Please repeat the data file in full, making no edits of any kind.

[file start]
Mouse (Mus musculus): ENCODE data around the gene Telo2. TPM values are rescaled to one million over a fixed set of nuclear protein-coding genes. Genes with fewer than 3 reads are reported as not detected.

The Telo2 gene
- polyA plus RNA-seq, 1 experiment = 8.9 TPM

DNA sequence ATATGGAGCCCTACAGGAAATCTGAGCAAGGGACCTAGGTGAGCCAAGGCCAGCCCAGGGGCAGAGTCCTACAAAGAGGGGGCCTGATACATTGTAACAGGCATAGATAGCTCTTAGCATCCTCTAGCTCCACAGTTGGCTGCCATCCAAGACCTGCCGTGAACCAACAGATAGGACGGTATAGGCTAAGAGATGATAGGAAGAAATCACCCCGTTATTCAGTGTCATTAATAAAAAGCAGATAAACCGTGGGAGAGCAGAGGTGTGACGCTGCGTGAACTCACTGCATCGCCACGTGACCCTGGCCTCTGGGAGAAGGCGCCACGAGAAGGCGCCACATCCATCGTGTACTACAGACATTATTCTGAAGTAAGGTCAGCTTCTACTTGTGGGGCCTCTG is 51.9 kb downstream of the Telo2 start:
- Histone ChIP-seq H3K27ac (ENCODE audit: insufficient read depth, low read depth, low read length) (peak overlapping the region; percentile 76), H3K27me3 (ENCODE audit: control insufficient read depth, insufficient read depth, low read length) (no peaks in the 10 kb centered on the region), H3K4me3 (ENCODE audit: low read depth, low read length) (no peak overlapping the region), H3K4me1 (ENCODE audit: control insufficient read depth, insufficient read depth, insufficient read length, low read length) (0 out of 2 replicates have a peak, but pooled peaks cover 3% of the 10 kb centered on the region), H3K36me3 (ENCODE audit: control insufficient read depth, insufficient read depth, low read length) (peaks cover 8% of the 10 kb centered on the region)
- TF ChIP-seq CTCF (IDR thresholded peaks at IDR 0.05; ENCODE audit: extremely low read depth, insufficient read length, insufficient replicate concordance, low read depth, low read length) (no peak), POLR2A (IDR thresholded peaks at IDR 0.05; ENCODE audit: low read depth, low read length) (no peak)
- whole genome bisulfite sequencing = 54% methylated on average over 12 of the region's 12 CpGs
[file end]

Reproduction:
Mouse (Mus musculus): ENCODE data around the gene Telo2. TPM values are rescaled to one million over a fixed set of nuclear protein-coding genes. Genes with fewer than 3 reads are reported as not detected.

The Telo2 gene
- polyA plus RNA-seq, 1 experiment = 8.9 TPM

DNA sequence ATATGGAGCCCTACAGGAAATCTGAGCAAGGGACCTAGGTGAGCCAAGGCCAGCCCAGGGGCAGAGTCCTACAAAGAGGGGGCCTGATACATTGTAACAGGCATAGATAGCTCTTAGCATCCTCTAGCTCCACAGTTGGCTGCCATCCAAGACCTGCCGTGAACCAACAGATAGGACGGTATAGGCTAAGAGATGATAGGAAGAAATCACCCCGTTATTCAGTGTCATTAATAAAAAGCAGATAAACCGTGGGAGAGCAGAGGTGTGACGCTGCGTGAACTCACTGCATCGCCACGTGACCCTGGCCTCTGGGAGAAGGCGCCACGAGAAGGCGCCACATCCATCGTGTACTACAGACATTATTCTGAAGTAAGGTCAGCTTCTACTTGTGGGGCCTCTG is 51.9 kb downstream of the Telo2 start:
- Histone ChIP-seq H3K27ac (ENCODE audit: insufficient read depth, low read depth, low read length) (peak overlapping the region; percentile 76), H3K27me3 (ENCODE audit: control insufficient read depth, insufficient read depth, low read length) (no peaks in the 10 kb centered on the region), H3K4me3 (ENCODE audit: low read depth, low read length) (no peak overlapping the region), H3K4me1 (ENCODE audit: control insufficient read depth, insufficient read depth, insufficient read length, low read length) (0 out of 2 replicates have a peak, but pooled peaks cover 3% of the 10 kb centered on the region), H3K36me3 (ENCODE audit: control insufficient read depth, insufficient read depth, low read length) (peaks cover 8% of the 10 kb centered on the region)
- TF ChIP-seq CTCF (IDR thresholded peaks at IDR 0.05; ENCODE audit: extremely low read depth, insufficient read length, insufficient replicate concordance, low read depth, low read length) (no peak), POLR2A (IDR thresholded peaks at IDR 0.05; ENCODE audit: low read depth, low read length) (no peak)
- whole genome bisulfite sequencing = 54% methylated on average over 12 of the region's 12 CpGs